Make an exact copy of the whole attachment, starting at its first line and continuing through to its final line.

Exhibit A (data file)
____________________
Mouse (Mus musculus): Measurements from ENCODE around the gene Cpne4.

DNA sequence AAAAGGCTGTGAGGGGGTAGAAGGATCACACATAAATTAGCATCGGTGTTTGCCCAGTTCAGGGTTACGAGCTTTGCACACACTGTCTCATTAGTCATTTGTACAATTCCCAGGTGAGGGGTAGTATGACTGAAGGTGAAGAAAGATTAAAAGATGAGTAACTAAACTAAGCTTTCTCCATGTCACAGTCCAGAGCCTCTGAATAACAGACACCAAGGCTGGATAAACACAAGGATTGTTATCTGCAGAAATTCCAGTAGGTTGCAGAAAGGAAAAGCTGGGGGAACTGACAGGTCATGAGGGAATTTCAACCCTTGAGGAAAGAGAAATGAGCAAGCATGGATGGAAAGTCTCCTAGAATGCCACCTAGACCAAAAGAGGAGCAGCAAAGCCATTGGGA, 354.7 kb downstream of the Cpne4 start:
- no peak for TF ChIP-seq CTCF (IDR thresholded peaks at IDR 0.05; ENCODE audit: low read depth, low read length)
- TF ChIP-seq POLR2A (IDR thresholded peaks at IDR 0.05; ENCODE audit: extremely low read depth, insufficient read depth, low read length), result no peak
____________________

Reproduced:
Mouse (Mus musculus): Measurements from ENCODE around the gene Cpne4.

DNA sequence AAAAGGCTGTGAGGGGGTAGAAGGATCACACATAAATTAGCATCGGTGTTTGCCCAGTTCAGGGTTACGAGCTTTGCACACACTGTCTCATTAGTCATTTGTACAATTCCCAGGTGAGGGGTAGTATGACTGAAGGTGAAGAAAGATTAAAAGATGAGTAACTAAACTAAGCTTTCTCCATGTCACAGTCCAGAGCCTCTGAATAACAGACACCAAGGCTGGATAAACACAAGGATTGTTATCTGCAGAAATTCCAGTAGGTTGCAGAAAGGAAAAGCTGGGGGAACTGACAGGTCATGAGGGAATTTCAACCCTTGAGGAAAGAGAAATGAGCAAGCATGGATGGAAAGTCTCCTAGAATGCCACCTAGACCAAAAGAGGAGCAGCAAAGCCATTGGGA, 354.7 kb downstream of the Cpne4 start:
- no peak for TF ChIP-seq CTCF (IDR thresholded peaks at IDR 0.05; ENCODE audit: low read depth, low read length)
- TF ChIP-seq POLR2A (IDR thresholded peaks at IDR 0.05; ENCODE audit: extremely low read depth, insufficient read depth, low read length), result no peak